Statue in Gwanghwamun Square

Photo by John Palmer

Local fare: Restaurants in Seoul mostly serve one specialty (if it’s a meat restaurant, they only serve meat as the main dish). You find your favorite restaurants by the quality of the side dishes. There’s wide variety of soups. There are hundreds of kinds of kimchi.

Most foreigners enjoy bibimbap (rice with vegetables, beef or pork, and fried egg on top). Colgate students like Dakgalbi (stir-fried spicy chicken), Samgyetang (chicken soup), Pajeon/Bindaeduk (pancake with vegetables and/or seafood), ChiMaek (fried chicken and beer). Soju is the national drink. Be careful; it is has a higher alcohol content than most wines.

Getaway: residential/long-term hotels. You get a kitchenette, and they’re always a little bigger. They are cheaper because they’re away from the glitz of the city. The Benton Scholars stayed at Fraser Place Central. There is also Somerset and Fraser Place Namdaemun in the same location.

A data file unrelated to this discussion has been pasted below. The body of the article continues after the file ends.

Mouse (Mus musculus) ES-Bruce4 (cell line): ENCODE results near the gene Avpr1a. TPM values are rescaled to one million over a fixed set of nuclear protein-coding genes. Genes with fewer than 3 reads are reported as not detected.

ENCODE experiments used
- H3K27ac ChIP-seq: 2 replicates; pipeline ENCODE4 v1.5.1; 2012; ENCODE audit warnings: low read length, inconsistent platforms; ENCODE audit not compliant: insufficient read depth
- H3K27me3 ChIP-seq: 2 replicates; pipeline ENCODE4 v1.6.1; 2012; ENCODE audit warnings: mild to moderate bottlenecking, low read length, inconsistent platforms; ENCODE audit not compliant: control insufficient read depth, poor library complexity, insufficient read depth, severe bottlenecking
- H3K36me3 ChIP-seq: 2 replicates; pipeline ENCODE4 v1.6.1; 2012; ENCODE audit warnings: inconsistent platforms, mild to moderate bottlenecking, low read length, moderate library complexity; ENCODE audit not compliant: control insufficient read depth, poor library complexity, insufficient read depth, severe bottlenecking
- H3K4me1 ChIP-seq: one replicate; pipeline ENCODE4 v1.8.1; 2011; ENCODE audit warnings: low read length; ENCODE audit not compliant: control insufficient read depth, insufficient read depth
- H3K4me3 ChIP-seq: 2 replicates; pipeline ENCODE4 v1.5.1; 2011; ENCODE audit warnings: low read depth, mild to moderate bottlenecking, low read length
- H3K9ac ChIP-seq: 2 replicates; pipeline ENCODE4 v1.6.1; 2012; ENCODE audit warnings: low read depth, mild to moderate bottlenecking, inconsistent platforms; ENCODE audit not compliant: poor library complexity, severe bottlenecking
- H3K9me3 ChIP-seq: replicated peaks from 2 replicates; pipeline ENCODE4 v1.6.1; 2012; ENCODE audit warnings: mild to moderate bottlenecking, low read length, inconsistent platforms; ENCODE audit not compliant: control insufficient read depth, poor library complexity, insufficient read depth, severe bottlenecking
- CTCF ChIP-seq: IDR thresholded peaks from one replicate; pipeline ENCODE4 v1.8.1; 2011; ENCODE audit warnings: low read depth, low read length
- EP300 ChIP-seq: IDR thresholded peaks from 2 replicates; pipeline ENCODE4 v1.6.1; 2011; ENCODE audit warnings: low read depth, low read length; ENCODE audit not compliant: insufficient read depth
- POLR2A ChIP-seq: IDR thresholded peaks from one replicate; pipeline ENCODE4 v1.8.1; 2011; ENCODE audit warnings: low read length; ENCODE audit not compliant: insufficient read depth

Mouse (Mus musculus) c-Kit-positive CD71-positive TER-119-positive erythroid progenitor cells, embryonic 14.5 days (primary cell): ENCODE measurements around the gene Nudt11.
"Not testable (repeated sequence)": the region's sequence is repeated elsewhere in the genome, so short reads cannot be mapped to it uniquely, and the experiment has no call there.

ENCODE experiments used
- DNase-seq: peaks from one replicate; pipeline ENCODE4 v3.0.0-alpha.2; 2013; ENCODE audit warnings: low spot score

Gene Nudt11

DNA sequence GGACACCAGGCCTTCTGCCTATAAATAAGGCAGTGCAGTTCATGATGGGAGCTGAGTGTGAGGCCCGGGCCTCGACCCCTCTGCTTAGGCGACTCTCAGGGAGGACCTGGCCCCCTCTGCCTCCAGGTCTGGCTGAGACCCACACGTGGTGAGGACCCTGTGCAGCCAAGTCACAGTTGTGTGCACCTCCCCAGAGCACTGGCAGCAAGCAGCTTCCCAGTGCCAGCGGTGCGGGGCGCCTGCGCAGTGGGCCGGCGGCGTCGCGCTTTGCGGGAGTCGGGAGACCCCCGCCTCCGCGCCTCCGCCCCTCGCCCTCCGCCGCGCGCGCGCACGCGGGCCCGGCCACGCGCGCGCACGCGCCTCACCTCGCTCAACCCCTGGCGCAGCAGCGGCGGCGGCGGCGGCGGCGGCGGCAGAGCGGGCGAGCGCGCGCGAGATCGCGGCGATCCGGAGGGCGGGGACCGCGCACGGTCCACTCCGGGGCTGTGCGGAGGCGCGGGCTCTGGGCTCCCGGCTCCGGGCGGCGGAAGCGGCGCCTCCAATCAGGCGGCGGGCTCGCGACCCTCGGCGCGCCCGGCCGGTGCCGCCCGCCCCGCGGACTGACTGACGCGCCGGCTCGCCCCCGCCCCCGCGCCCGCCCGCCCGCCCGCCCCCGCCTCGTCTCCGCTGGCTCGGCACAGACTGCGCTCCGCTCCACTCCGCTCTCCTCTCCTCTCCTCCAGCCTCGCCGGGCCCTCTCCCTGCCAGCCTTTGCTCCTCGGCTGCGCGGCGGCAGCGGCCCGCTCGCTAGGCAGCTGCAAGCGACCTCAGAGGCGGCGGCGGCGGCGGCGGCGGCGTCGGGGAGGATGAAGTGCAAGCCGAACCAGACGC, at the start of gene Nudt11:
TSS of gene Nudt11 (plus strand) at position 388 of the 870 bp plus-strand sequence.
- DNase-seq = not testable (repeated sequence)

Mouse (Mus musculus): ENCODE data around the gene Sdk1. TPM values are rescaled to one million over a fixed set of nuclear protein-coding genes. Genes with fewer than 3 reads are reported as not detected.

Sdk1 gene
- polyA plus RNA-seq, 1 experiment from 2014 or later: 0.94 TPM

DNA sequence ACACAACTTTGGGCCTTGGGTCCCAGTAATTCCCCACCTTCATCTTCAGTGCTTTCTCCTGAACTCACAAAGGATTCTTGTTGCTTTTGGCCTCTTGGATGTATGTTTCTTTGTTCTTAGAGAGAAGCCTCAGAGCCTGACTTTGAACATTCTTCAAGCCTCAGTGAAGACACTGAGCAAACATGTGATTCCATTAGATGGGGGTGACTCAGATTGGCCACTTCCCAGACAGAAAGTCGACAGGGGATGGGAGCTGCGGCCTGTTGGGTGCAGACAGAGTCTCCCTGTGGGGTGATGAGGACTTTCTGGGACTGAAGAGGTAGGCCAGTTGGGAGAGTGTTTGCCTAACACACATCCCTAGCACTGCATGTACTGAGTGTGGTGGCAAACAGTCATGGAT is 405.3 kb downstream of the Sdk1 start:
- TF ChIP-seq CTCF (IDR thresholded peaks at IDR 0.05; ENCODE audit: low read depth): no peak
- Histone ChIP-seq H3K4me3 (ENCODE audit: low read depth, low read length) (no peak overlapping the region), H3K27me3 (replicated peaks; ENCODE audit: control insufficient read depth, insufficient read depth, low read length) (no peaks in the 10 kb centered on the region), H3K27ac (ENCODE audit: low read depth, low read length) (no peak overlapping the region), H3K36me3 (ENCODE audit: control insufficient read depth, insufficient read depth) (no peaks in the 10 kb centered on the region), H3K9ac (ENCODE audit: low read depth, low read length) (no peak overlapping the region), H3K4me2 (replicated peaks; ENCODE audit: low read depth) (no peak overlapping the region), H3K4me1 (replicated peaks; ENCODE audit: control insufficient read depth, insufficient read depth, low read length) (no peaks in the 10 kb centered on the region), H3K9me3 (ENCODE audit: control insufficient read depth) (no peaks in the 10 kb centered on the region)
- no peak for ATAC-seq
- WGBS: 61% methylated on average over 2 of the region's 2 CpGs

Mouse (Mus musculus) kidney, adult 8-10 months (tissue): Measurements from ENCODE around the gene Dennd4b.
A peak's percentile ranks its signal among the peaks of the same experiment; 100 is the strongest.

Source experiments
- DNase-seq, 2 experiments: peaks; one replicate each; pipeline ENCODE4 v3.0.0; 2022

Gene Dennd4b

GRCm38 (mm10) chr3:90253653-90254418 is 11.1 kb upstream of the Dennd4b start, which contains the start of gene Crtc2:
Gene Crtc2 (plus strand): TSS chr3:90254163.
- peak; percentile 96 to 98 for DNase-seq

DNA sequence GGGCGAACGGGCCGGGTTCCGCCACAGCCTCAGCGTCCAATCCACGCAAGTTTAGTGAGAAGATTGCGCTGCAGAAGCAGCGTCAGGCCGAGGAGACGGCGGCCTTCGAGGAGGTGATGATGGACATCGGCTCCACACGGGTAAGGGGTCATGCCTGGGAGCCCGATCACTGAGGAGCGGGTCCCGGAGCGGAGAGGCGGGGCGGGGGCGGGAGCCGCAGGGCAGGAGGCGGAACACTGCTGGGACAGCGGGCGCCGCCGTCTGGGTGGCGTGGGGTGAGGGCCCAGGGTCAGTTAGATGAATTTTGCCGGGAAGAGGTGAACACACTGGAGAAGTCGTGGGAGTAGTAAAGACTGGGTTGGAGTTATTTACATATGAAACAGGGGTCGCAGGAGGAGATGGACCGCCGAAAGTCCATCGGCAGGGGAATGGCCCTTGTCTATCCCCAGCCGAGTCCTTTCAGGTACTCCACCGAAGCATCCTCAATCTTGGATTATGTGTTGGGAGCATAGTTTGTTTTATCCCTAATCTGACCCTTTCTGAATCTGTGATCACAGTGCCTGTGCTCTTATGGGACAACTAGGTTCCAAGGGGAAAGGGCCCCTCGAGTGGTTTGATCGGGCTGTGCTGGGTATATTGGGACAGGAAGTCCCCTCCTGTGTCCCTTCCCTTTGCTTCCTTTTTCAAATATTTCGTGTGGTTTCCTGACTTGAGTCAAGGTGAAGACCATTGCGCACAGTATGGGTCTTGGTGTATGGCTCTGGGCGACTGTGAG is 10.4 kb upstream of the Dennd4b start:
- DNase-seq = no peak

In the heart of the city: Hotel Lotte is the top choice, followed by Hilton Namdaemun. If you like luxury, look for the major international hotels (Marriott, Hyatt). There are boutique hotels rising up throughout Seoul (Hotel Aventree); they tend to be a bit smaller and have fewer amenities, but are less expensive.

Traditional: some people have maintained the traditional-style Korean houses (with rice paper windows) and upgraded them. You can have a room with a shared bathroom. Find them through the Korean Tourist Organization.

Be aware of: the hustle and bustle. There’s no “right” side of the road while walking — you’re weaving, bobbing. People are more conscious about bumping into you (these days), but older people can push hard.

Subway civility: The subways are quiet, clean. It is not good etiquette to bring food or drink, and no loud talking.